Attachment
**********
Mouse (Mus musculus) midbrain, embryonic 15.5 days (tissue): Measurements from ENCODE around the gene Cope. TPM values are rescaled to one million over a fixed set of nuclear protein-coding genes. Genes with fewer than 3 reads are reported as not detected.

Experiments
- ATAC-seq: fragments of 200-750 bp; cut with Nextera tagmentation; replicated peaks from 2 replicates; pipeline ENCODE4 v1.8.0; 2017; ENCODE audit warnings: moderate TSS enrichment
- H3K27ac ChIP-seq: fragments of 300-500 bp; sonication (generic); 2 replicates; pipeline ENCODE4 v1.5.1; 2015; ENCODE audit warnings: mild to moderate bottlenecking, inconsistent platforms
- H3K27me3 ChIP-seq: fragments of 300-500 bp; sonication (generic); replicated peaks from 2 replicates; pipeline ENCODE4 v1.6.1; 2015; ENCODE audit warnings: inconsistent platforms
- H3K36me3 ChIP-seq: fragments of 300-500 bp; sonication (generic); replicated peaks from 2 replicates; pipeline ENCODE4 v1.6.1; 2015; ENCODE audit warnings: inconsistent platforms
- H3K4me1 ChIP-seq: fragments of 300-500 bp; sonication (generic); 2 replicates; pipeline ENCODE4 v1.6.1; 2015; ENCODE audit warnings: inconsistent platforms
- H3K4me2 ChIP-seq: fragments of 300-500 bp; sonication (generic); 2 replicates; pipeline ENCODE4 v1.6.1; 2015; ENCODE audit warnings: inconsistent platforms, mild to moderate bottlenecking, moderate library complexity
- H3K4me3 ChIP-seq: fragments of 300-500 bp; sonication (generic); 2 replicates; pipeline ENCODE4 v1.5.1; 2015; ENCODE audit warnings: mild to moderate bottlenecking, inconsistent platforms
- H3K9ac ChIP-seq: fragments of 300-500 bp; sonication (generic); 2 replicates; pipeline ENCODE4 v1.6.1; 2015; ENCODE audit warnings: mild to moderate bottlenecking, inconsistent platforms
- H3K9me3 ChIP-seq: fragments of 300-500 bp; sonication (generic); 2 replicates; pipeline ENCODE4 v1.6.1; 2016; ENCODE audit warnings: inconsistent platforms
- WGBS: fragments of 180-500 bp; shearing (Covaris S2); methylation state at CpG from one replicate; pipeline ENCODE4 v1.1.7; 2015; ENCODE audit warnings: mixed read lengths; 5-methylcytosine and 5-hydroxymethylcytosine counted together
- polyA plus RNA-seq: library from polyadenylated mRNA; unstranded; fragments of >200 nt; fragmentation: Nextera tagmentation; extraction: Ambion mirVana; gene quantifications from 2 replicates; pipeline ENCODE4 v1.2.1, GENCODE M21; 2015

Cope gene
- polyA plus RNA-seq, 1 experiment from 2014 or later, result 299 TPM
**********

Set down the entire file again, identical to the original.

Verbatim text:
Mouse (Mus musculus) midbrain, embryonic 15.5 days (tissue): Measurements from ENCODE around the gene Cope. TPM values are rescaled to one million over a fixed set of nuclear protein-coding genes. Genes with fewer than 3 reads are reported as not detected.

Experiments
- ATAC-seq: fragments of 200-750 bp; cut with Nextera tagmentation; replicated peaks from 2 replicates; pipeline ENCODE4 v1.8.0; 2017; ENCODE audit warnings: moderate TSS enrichment
- H3K27ac ChIP-seq: fragments of 300-500 bp; sonication (generic); 2 replicates; pipeline ENCODE4 v1.5.1; 2015; ENCODE audit warnings: mild to moderate bottlenecking, inconsistent platforms
- H3K27me3 ChIP-seq: fragments of 300-500 bp; sonication (generic); replicated peaks from 2 replicates; pipeline ENCODE4 v1.6.1; 2015; ENCODE audit warnings: inconsistent platforms
- H3K36me3 ChIP-seq: fragments of 300-500 bp; sonication (generic); replicated peaks from 2 replicates; pipeline ENCODE4 v1.6.1; 2015; ENCODE audit warnings: inconsistent platforms
- H3K4me1 ChIP-seq: fragments of 300-500 bp; sonication (generic); 2 replicates; pipeline ENCODE4 v1.6.1; 2015; ENCODE audit warnings: inconsistent platforms
- H3K4me2 ChIP-seq: fragments of 300-500 bp; sonication (generic); 2 replicates; pipeline ENCODE4 v1.6.1; 2015; ENCODE audit warnings: inconsistent platforms, mild to moderate bottlenecking, moderate library complexity
- H3K4me3 ChIP-seq: fragments of 300-500 bp; sonication (generic); 2 replicates; pipeline ENCODE4 v1.5.1; 2015; ENCODE audit warnings: mild to moderate bottlenecking, inconsistent platforms
- H3K9ac ChIP-seq: fragments of 300-500 bp; sonication (generic); 2 replicates; pipeline ENCODE4 v1.6.1; 2015; ENCODE audit warnings: mild to moderate bottlenecking, inconsistent platforms
- H3K9me3 ChIP-seq: fragments of 300-500 bp; sonication (generic); 2 replicates; pipeline ENCODE4 v1.6.1; 2016; ENCODE audit warnings: inconsistent platforms
- WGBS: fragments of 180-500 bp; shearing (Covaris S2); methylation state at CpG from one replicate; pipeline ENCODE4 v1.1.7; 2015; ENCODE audit warnings: mixed read lengths; 5-methylcytosine and 5-hydroxymethylcytosine counted together
- polyA plus RNA-seq: library from polyadenylated mRNA; unstranded; fragments of >200 nt; fragmentation: Nextera tagmentation; extraction: Ambion mirVana; gene quantifications from 2 replicates; pipeline ENCODE4 v1.2.1, GENCODE M21; 2015

Cope gene
- polyA plus RNA-seq, 1 experiment from 2014 or later, result 299 TPM